Low-cost oil is an opportunity to rethink corporate strategies and energy policy, RES4MED’s Vigotti says

Low-cost oil is an opportunity to rethink corporate strategies and energy policy, RES4MED’s Vigotti says

Roberto Vigotti speaks exclusively with Behind Energy to explains why the plunge in commodity prices should force a rethink in global energy polices and in already pushing utilities overhaul their business propositions.

When we talk about subsidies for different energy sources, the various sides (pro-renewables/pro-fossil fuels) accuse each other of being major beneficiaries of incentive systems. How do things stand in reality?

Fossil-fuel subsidies are considered one of the main barriers to investments and to economic competitiveness in MENA countries. The International Energy Agency underlines that fossil-fuel subsidies can make high energy-intensive industries more competitive, whereas they actually weaken the competitiveness of the global economy by creating market distortions and, as a consequence, poor allocation of resources.

The chain of negative effects extends to a loss of efficiency in economies and social welfare. Subsidies reduce the prospects for energy efficiency by provoking a distortion in how the investment amortization period is calculated. Local economies fall behind, lose their ability to innovate and to diversify into other sectors, such as renewable energies. In 2013, governments throughout the world spent 550 billion dollars in subsidies that encourage unrestrained energy consumption. Subsidies are seen as a guarantee for social peace, by protecting personal income, boost local industrialization and distribute economic benefits to citizens.

In reality, fossil-fuel subsidies are expensive, inefficient and unsustainable, and they do not reach their stated objectives, but on the contrary generate indirect negative effects. The supply of low-cost energy does not reach the intended target, because it is not neutral in terms of benefits.

The part of society that consumes the most subsidized good gets proportionally the most benefit from such subsidies and, in the case of energy, this share corresponds to families with the highest income. A recent study on the impact of fossil-fuel subsidies on a group of 20 developing economies discovered that on average 97 dollars out of 100 of petrol subsidies go to the highest quartile of the income brackets, whereas only 3 dollars are actually go to the lowest income group, the supposed beneficiary of such subsidies.

In the case of support for renewables, in a growing number of contexts some technologies are already competitive and do not need any incentives in relation to the bankability of projects. Let us not forget that at a global level, subsidies for renewables amount to less than a quarter of the total handed to fossil fuels.

The concept of externality is familiar to everyone who has studied economics since it is among the basic notions you need to learn. Why is it not taken into account when it comes to setting energy policies or taking strategic decisions?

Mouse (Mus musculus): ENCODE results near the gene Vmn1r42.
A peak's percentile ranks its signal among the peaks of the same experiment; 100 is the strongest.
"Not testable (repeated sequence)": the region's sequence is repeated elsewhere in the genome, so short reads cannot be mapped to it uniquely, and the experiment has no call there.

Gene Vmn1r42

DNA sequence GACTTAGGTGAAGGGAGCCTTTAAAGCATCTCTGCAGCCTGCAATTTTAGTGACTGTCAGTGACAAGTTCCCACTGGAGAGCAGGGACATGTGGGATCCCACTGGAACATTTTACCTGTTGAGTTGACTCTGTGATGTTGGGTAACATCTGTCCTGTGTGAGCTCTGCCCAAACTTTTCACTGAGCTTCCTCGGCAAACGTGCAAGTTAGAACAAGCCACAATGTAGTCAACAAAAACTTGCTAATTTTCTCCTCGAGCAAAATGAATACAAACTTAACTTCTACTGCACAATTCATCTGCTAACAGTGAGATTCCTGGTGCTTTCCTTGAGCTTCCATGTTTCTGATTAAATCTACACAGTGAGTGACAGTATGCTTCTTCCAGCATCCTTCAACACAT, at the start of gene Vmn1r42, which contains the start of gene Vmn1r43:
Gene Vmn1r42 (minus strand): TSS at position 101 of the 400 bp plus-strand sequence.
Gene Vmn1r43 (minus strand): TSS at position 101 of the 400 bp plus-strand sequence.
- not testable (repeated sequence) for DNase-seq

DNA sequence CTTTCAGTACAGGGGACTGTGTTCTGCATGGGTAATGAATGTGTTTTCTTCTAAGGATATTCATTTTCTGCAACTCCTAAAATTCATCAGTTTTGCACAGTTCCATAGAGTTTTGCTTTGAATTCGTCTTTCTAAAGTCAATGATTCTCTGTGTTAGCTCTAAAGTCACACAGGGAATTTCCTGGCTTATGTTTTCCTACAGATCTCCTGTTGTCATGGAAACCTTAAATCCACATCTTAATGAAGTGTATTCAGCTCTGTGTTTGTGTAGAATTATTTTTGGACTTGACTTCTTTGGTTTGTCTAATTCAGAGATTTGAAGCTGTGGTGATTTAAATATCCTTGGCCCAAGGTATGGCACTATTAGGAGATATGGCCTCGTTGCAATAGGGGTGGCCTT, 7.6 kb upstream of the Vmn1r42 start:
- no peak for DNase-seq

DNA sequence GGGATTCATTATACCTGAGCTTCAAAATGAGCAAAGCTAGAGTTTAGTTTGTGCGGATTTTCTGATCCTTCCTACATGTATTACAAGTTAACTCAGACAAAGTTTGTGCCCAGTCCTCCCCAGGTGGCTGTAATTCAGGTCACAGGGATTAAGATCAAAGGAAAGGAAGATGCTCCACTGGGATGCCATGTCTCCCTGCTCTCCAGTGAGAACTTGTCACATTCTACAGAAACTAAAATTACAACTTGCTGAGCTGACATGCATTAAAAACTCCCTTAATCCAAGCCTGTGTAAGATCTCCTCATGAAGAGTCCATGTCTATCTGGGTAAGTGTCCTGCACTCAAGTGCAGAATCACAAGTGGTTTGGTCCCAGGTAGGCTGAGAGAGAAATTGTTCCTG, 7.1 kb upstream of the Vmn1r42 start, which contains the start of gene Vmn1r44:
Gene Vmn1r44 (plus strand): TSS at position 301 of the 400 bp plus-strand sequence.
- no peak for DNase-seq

Without a worldwide agreement to set a limit to CO2 emissions, countries are unlikely to prioritize the costs of externality in their government decision-making processes. This subject is getting a great deal of attention at the moment, as proved by the UN Climate Summit of late September in New York, where the World Bank announced the details of their appeal, launched to governments and entrepreneurs, to support the introduction of a carbon price: over 70 countries including China, Russia and South Africa, over 1,000 companies and institutional investors with more than 24,000 billion dollars of assets. Governments collectively represent 52% of the world’s GNP and 54% of greenhouse gas emissions. The private sector is absolutely certain that a future carbon price will notably exceed the current market prices.

Several big companies already adopt an internal carbon pricing in their decision-making processes, and deem carbon regulation to be a useful business opportunity. Carbon pricing has become a risk management tool in investment planning.

What impact will the sudden fall of oil prices have on the development of renewables?

The present low-price scenario for oil represents a unique occasion for governments to launch two important processes and accelerate the development of renewable energy. As suggested by Maria van der Hoeven and Fatih Birol, this circumstance will not last for long, since oil prices will certainly go up again. That is why governments should take action urgently.

Political decision makers have a great responsibility and should take advantage of this moment in order to change the way energy prices are set globally, removing fossil-fuel subsidies and introducing a carbon tax system. If such systems are properly planned and implemented in a context of lower energy prices, economic difficulties can be minimized.

In fact, many studies suggest they can produce a net economic benefit. The worst course of action for public decision makers would be showing complacency with regard to low oil prices.

From your privileged position, do you notice any substantial differences in the modus operandi of the big energy companies and governments between mature markets and emerging countries?